The Lucira COVID-19 & Flu Test is a single-use at-home test kit that provides results from self-collected nasal swab samples in roughly 30 minutes.
Today, the FDA authorized the first at home influenza and COVID-19 test. The Lucira COVID-19 & Flu Test is a single use test for individuals with signs and symptoms consistent with a respiratory tract infection, including COVID-19. The test can be purchased without a prescription and performed completely at-home using nasal swab samples self-collected by individuals ages 14 years and older or collected by an adult for individuals 2 years of age or older.
“Today’s authorization of the first OTC test that can detect Influenza A and B, along with SARS-CoV-2, is a major milestone in bringing greater consumer access to diagnostic tests that can be performed entirely at home,” Jeff Shuren, MD, JD, director of the FDA’s Center for Devices and Radiological Health, said in a statement.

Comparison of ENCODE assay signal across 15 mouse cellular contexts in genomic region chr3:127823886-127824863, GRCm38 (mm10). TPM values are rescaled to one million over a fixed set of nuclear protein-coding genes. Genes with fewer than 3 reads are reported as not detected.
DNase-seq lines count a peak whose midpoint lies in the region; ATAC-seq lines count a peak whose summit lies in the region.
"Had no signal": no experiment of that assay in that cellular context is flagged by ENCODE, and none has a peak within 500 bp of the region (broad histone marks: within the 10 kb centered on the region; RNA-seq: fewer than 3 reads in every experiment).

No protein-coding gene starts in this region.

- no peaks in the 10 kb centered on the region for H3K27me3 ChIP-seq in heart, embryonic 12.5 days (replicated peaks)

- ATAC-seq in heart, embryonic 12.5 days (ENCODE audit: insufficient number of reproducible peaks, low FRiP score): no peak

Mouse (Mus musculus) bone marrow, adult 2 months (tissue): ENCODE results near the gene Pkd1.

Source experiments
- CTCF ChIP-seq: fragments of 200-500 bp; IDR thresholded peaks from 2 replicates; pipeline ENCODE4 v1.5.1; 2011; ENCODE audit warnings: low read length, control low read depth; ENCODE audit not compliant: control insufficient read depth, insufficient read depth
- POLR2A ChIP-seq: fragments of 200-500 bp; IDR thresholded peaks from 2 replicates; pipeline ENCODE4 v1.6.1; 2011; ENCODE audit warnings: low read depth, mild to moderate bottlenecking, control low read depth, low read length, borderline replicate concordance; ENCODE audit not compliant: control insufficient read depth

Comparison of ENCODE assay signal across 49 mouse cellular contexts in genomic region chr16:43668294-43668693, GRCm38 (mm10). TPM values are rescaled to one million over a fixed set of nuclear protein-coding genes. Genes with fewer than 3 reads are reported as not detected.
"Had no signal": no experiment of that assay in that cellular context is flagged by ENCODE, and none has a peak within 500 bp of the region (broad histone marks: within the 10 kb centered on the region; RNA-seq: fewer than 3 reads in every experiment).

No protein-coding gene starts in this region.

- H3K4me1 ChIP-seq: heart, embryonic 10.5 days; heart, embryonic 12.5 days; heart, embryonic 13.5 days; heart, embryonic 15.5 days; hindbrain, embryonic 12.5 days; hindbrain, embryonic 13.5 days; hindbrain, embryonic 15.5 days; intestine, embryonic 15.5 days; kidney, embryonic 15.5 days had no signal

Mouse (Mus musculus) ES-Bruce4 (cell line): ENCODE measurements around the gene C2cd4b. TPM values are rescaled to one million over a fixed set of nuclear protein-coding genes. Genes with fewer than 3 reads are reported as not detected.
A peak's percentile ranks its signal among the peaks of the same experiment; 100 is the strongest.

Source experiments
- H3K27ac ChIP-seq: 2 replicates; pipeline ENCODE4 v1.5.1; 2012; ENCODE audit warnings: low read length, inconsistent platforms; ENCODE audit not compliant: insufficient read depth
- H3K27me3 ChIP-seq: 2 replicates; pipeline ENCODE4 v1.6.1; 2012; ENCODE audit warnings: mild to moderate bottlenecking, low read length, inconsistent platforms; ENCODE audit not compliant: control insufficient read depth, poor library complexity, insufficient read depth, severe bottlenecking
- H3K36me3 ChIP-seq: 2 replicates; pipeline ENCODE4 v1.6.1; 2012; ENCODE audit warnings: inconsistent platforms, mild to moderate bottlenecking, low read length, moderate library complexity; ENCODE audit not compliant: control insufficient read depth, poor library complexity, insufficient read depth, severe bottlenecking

The test works by swirling the sample swab in a vial that is placed in the test unit. In 30 minutes or less, the test unit will display the results that show whether a person is positive or negative for each of the following: Influenza A, Influenza B and COVID-19. Individuals should report all results obtained to their healthcare provider for public health reporting and to receive appropriate medical care.
As with all rapid diagnostic tests, there is a risk of false positive and false negative results. Individuals who test positive for either flu or COVID-19 should take appropriate precautions to avoid spreading the virus and should seek follow-up care with their physician or healthcare provider as additional testing may be necessary.
Negative results for SARS-CoV-2 and influenza B should be confirmed, if necessary for patient management, with an authorized or cleared molecular test performed in a CLIA-certified laboratory that meets requirements to perform high or moderate complexity tests. Individuals who test negative and continue to experience symptoms of fever, cough and/or shortness of breath may still have a respiratory infection and should seek follow up care with their healthcare provider.